Preheat the oven to 100oC. Wash two 250ml jam jars and their lids in hot soapy water and rinse, then transfer jars to the oven and leave to dry for 10 minutes. After 10 minutes turn the oven off and allow jars to cool. Wet a piece of kitchen towel in methylated sprits and clean the lids. This sterilizes the jars, preventing mould from forming.
Zest and juice the oranges and lemons. Wrap lemon seeds in muslin bag and tie shut with string ensuring you leave it long enough to wrap around the handle of the saucepan to allow it to be lifted out when it is no longer required. Place two saucers in the freezer. These saucers will be used to conduct a gel test to establish whether or not the marmalade is thick enough.
Place orange zest and juice in a saucepan with sugar and lemon juice, stir until sugar is dissolve then add the muslin bag containing lemon seeds. Simmer for 30-35 minutes, brushing down the sides with a damp pastry brush and spooning any scum off the surface. Though it may be tempting, do not stir the liquid once the sugar has melted into the juice as this causes sugar crystals to form giving the final product a grainy texture. This said you can occasionally swirl the saucepan.
Once the 35 minutes have passed, remove a saucer from the freezer and take the saucepan off the heat removing the muslin bag and conduct a gel test. This involves placing a teaspoon of marmalade onto the chilled saucer, allowing it to stand for 1-2 minutes then slowly running your index finger through the mixture. If the surface of the marmalade wrinkles as though it has a skin on it then this indicates that it has reduced enough and will set in a spreadable consistency. If it is not thick enough return to the heat for a further five minutes.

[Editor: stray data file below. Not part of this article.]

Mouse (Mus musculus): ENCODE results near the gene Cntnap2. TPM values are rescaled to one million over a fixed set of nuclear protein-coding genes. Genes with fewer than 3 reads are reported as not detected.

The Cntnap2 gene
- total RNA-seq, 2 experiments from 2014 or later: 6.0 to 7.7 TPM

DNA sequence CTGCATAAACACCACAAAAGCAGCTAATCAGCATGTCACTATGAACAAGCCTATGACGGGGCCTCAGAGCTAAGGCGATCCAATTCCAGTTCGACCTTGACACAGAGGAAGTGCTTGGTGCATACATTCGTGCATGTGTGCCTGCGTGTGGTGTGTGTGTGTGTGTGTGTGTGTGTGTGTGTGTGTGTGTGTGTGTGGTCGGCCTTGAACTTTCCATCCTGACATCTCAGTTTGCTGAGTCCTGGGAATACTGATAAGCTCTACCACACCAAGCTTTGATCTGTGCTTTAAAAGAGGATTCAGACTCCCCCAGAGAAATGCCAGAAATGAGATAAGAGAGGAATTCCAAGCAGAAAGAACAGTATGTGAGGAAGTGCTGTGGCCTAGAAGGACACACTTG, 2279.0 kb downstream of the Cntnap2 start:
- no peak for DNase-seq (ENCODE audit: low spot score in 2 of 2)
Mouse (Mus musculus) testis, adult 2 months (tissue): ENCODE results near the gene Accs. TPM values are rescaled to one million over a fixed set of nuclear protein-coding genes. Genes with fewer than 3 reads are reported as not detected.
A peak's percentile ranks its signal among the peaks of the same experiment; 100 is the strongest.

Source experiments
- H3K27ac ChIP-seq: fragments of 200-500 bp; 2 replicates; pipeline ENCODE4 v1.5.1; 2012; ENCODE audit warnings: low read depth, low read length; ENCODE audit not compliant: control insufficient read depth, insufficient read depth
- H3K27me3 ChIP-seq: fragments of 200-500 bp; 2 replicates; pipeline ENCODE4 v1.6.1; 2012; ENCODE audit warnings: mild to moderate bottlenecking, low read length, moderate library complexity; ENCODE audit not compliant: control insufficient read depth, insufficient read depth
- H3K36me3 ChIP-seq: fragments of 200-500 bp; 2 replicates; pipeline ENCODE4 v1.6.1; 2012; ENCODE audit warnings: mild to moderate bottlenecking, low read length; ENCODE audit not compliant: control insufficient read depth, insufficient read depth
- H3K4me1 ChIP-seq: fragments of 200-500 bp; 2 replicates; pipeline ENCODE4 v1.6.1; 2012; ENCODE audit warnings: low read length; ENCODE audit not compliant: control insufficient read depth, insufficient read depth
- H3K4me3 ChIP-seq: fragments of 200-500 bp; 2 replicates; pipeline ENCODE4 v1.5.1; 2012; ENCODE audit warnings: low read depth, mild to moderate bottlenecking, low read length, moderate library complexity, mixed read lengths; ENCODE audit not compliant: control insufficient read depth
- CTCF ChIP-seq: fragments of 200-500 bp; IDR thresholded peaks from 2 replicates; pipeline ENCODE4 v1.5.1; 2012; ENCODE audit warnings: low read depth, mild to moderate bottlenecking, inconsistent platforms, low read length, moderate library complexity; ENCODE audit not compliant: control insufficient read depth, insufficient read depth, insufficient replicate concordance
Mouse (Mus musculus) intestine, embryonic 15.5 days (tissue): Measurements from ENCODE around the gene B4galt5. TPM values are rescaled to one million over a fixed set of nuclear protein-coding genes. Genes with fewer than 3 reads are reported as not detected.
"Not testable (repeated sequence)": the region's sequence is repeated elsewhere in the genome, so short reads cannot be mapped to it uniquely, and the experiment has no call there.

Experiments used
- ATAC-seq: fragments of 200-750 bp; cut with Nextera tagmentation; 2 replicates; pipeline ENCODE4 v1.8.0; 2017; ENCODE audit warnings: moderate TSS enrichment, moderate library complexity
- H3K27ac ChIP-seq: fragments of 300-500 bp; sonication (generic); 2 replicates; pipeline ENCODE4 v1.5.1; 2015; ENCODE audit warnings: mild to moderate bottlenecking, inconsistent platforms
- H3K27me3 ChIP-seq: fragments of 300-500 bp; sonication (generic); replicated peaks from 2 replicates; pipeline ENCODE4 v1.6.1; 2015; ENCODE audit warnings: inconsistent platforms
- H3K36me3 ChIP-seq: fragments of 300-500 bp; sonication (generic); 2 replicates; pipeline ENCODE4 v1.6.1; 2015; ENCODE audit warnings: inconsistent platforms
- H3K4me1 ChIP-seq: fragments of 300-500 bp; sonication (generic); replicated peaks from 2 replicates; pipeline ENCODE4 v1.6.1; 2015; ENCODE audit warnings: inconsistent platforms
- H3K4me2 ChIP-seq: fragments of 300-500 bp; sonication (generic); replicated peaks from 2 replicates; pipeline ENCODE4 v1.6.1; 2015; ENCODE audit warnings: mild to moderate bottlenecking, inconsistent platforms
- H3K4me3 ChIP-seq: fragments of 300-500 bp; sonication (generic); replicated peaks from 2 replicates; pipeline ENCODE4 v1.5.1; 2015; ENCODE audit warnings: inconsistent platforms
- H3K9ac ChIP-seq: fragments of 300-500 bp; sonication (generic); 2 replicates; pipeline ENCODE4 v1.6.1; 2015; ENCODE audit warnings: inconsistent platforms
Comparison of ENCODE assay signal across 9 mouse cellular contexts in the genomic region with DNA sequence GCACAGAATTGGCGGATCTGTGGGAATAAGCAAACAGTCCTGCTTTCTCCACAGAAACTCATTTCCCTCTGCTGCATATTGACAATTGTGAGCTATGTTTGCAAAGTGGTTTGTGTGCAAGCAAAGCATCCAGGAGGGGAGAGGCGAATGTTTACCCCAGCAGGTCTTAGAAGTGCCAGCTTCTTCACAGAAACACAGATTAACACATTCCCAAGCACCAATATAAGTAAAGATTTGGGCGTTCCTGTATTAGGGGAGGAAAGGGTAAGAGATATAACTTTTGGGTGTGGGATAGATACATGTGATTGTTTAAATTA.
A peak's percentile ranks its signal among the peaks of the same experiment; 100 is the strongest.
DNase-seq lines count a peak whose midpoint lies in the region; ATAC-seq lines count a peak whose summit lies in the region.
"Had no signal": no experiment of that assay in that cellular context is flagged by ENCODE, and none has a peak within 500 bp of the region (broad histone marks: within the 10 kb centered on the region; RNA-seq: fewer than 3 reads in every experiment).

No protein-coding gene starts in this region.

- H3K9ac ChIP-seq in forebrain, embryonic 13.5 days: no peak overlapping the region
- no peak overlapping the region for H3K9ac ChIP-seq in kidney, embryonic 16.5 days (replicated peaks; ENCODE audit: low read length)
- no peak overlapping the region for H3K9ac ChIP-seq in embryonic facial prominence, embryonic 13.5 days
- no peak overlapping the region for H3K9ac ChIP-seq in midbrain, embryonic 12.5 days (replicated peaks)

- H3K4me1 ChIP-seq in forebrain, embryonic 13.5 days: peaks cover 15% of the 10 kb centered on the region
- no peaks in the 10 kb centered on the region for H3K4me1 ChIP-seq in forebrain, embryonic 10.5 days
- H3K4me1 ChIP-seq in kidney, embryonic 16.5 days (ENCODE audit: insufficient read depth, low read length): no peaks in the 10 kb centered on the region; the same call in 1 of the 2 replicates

When the marmalade is ready remove the muslin bag from the saucepan and discard. Take out the jars from the oven using tongs or your hands (if you do this by hand ensure not to touch the inside of the now sterilized jars). Using a jam funnel or a steady hand pour the contents of the saucepan into the jars and seal with the lids immediately. As the marmalade and air in the jar cool it will form a part vacuum causing the lid to concave slightly. When you open the cooled marmalade the lid will ‘pop’ open s a result of the vacuum being broken - this is the same sound you hear when you buy store bought jams. Once cooled the jars can be labelled.

Sunday, June 20, 2010

An Introduction

Recently I have had university exams and as any good uni student does, I have been procrastinating, I would like to think I am up there with the best of them. I was going through old photos of dishes that I have cooked with the idea of making a facebook album, however I soon realised that I had exceeded the word limit in the ablum description section by a large margin. It was then that the idea of creating a blog dawned on me. I therefore have - as any worthy procrastinator would - begun to get my bearings with blog world and all its designing complexities. However right now it is almost midnight and therefore time to some sleep before an intensive study day tomorrow - hopefully.

Q: Facebook replaced Myspace, will Blogs will become the new Facebook?